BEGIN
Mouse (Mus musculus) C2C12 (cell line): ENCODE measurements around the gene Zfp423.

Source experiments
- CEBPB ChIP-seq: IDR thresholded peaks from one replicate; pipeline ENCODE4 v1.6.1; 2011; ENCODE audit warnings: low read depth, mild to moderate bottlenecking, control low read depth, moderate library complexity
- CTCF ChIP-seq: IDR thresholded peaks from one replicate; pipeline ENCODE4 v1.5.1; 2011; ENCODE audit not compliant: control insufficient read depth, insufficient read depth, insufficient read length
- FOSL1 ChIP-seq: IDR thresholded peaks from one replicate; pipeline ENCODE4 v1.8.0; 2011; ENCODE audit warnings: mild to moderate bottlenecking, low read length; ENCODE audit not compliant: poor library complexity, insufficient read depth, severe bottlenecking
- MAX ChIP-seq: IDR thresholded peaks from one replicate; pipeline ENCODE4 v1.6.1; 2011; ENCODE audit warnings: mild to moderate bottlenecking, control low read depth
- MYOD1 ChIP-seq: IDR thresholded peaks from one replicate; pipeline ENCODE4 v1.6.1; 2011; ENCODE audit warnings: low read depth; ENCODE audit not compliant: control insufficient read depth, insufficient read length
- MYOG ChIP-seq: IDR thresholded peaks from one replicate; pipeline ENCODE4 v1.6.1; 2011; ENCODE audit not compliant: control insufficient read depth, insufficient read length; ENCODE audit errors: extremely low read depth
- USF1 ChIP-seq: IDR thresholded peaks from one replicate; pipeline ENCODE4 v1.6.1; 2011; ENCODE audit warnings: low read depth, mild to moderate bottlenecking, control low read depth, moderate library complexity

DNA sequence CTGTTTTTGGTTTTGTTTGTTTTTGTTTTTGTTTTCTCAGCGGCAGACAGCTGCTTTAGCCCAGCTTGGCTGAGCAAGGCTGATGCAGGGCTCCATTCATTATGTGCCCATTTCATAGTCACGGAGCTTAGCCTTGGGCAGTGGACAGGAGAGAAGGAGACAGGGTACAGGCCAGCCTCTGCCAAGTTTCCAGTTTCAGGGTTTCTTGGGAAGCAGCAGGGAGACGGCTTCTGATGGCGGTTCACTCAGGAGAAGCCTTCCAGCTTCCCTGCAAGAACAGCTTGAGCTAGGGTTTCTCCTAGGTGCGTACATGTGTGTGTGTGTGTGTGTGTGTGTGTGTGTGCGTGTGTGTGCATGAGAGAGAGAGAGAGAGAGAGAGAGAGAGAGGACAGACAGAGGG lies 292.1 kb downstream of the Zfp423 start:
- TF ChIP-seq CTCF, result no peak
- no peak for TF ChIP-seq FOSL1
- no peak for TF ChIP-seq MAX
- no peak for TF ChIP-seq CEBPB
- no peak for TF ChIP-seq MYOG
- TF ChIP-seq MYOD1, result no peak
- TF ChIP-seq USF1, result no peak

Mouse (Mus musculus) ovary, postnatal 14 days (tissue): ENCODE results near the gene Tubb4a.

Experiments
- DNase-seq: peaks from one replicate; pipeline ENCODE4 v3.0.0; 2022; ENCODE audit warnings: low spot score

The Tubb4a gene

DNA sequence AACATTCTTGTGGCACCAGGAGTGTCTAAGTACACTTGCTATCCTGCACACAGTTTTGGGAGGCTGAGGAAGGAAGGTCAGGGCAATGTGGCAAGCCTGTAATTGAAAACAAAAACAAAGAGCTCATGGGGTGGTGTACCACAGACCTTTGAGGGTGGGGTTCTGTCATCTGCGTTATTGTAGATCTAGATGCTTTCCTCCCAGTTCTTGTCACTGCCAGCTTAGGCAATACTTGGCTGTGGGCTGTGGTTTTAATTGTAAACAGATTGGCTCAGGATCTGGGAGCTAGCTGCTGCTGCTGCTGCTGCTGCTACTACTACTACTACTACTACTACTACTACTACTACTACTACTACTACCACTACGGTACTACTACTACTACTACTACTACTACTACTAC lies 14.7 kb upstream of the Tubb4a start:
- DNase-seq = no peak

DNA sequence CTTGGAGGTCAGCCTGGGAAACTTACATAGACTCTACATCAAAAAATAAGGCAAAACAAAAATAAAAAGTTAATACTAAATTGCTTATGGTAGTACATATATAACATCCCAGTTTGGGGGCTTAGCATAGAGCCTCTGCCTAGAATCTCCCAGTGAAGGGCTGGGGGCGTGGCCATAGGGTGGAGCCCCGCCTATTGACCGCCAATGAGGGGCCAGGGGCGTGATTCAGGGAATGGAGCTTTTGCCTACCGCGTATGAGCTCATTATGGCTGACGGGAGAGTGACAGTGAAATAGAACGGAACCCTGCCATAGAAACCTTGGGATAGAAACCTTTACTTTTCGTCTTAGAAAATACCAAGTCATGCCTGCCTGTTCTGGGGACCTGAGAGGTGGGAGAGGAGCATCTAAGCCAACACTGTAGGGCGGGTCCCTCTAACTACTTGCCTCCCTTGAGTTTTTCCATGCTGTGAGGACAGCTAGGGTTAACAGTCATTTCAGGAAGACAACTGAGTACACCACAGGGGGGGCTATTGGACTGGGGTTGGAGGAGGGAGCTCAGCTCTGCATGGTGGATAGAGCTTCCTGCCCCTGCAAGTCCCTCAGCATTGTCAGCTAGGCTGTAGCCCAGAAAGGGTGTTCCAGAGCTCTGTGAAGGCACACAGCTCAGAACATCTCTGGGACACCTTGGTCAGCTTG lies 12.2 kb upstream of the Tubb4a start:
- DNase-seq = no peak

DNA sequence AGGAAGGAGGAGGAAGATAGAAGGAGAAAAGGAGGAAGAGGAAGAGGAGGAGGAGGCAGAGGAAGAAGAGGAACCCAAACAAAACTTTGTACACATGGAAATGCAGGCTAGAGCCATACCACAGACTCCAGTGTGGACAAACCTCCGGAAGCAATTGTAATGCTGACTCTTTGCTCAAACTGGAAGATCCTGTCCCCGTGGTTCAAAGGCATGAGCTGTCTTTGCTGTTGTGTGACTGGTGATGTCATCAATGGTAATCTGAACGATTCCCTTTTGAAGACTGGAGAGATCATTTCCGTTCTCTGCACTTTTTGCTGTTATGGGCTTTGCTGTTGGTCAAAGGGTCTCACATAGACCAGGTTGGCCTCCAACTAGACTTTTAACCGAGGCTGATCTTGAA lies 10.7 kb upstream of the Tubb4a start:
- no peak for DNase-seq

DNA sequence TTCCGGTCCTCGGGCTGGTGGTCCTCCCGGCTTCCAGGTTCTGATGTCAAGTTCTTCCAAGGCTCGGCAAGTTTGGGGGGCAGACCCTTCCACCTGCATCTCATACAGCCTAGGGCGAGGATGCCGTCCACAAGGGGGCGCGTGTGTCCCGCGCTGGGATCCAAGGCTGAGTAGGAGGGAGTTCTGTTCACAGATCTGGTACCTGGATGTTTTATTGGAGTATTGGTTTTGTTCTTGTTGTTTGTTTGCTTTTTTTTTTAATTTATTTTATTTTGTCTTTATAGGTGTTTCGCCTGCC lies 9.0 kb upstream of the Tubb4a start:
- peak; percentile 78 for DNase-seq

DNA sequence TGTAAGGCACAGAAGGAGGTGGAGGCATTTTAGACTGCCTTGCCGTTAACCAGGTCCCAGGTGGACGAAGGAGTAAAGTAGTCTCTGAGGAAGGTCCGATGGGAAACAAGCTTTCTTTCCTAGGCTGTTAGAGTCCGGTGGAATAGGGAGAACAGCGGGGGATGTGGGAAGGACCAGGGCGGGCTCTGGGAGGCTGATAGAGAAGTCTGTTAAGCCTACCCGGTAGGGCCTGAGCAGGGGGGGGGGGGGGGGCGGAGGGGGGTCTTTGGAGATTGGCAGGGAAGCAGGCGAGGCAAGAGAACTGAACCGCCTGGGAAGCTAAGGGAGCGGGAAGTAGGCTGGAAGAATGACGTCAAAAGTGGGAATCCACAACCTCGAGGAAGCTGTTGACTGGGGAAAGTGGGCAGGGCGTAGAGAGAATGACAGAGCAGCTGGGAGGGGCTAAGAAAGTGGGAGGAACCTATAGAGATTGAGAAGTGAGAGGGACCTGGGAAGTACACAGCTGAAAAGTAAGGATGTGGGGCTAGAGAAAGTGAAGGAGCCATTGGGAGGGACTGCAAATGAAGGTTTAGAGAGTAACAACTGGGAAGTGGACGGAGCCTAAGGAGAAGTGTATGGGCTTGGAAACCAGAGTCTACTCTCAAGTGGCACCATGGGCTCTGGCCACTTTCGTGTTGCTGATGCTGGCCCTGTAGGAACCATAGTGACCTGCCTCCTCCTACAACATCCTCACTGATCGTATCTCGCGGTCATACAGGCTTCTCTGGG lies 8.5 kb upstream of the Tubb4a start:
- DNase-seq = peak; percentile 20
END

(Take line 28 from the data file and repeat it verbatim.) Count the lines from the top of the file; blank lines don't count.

DNA sequence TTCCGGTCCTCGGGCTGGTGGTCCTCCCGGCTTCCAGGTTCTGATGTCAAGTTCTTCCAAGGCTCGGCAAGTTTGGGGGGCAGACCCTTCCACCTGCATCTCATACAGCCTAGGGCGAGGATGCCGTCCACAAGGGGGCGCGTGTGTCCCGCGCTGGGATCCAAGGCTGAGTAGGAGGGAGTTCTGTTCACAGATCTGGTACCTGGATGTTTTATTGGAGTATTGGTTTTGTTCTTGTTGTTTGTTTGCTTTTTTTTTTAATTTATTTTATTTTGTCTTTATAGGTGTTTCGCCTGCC lies 9.0 kb upstream of the Tubb4a start: